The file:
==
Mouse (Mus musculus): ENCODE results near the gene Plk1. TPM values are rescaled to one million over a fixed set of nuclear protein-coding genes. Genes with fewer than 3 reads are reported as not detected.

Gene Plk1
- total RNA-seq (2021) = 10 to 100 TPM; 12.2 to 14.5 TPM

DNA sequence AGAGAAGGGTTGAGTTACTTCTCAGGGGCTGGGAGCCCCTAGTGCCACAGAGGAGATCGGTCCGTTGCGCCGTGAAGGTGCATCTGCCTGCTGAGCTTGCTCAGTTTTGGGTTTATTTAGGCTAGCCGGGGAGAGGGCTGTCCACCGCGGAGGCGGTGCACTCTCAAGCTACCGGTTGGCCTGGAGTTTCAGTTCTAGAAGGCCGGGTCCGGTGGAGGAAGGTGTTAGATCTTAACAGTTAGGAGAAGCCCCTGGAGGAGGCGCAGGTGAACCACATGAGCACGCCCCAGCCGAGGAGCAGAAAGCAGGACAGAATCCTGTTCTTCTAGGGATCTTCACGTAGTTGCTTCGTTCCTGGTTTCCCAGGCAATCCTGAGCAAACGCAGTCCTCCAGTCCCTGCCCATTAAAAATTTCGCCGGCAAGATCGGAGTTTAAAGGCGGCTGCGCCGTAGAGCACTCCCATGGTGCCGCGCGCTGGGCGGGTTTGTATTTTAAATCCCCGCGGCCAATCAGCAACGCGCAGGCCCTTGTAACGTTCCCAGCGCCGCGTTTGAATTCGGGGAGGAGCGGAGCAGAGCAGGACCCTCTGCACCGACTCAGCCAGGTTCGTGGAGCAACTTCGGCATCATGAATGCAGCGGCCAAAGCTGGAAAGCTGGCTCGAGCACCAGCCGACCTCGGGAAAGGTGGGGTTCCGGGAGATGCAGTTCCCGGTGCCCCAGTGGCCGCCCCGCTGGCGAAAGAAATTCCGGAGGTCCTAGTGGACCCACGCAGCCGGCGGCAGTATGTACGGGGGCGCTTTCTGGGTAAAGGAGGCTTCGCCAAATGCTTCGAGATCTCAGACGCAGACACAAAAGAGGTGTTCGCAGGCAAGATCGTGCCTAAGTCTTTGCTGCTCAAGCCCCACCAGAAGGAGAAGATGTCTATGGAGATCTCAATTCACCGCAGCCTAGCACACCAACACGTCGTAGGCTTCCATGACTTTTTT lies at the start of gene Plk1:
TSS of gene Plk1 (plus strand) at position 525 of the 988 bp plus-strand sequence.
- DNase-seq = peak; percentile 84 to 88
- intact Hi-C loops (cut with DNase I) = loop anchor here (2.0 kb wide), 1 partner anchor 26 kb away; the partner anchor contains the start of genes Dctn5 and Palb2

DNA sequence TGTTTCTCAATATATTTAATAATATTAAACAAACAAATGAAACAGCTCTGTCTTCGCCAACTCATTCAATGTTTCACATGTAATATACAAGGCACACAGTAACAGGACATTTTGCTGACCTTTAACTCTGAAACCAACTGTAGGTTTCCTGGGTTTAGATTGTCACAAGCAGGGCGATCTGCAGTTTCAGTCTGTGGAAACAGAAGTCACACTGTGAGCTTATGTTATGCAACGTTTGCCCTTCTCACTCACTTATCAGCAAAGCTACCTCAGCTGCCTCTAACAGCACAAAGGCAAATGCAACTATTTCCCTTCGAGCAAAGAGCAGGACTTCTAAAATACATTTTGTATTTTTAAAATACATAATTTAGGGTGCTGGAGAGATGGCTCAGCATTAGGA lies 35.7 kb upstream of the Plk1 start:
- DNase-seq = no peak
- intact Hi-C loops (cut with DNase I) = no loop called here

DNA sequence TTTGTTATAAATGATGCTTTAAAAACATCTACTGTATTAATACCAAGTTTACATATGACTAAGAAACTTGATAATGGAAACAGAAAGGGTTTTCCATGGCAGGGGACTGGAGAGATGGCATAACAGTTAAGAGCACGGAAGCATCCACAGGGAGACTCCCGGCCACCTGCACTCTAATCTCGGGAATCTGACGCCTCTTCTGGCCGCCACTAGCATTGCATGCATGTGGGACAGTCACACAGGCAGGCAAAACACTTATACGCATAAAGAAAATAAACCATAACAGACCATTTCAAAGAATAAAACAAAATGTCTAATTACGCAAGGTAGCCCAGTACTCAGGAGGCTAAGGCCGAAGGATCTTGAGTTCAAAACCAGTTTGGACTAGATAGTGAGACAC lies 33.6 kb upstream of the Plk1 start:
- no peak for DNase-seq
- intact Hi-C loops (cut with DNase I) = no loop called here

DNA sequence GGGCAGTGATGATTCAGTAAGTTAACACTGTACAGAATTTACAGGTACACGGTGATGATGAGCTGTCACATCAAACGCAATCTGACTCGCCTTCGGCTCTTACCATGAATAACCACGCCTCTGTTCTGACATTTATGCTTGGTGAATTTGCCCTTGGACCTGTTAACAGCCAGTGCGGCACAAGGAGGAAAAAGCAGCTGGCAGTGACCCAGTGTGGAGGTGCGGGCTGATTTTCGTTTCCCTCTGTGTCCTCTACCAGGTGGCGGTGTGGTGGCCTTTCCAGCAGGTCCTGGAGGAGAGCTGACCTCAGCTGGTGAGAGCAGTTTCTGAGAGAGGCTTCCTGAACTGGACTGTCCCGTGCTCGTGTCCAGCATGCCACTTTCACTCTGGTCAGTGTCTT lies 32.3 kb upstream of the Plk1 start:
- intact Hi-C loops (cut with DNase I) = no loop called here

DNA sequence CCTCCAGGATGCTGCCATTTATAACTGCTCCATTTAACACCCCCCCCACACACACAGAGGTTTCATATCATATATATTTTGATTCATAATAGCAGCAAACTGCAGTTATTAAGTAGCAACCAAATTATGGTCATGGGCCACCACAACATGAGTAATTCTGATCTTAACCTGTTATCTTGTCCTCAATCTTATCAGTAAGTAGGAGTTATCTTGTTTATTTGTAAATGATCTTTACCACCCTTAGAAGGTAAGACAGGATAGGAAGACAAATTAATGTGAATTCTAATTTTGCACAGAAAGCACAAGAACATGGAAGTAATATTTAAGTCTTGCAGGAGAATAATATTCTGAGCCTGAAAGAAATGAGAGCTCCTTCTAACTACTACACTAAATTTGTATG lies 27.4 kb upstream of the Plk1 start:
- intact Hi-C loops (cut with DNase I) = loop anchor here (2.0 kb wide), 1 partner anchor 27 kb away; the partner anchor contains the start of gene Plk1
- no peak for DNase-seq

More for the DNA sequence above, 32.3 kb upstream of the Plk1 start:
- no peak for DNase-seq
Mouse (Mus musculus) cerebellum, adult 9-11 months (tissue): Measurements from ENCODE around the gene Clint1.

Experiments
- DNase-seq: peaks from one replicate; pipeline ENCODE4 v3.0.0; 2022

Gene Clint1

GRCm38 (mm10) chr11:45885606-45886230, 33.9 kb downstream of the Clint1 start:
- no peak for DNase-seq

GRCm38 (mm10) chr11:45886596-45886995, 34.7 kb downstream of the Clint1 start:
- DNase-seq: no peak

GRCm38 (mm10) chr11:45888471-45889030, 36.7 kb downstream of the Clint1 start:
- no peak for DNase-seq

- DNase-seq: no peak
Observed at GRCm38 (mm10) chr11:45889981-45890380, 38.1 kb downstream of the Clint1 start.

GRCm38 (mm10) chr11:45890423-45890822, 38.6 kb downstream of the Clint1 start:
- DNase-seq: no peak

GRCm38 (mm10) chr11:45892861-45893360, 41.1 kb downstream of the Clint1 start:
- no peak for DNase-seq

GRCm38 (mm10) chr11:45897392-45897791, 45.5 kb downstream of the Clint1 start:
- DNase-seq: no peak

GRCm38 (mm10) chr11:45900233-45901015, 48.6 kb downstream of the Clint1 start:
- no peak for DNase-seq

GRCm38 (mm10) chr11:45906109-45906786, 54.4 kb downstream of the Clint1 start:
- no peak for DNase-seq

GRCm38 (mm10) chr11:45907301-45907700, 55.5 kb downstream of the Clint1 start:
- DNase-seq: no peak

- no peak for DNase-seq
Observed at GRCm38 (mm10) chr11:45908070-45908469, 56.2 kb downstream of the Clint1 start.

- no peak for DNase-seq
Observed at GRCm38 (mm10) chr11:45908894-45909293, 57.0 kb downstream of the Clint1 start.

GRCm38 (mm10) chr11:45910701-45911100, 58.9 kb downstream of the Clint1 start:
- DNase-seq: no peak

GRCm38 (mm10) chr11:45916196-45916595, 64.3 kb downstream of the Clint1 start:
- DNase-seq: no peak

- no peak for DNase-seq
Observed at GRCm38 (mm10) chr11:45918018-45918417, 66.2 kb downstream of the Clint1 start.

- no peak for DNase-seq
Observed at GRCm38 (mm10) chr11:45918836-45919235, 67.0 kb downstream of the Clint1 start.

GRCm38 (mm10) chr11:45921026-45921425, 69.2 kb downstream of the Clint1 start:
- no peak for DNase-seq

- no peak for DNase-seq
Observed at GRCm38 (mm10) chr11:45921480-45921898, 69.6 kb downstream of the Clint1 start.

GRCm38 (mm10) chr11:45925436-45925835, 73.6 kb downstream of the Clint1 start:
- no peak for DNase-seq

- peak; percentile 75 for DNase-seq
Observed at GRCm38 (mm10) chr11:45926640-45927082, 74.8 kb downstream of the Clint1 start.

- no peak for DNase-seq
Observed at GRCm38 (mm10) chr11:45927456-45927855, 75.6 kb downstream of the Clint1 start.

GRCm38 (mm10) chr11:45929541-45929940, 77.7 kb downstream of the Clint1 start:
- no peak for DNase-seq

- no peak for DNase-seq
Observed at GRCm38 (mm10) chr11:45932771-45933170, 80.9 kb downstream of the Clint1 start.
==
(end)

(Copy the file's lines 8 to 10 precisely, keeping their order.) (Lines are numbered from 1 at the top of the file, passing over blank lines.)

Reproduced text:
DNA sequence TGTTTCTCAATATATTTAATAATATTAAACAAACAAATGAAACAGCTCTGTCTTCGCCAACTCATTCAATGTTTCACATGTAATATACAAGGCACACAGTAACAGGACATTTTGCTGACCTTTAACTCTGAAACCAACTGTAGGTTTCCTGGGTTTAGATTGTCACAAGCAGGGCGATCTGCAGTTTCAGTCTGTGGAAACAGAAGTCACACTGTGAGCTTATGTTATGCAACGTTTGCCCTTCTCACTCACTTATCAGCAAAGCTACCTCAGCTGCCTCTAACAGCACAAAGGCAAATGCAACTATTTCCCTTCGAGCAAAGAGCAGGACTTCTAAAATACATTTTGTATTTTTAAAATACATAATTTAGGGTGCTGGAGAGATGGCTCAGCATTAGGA lies 35.7 kb upstream of the Plk1 start:
- DNase-seq = no peak
- intact Hi-C loops (cut with DNase I) = no loop called here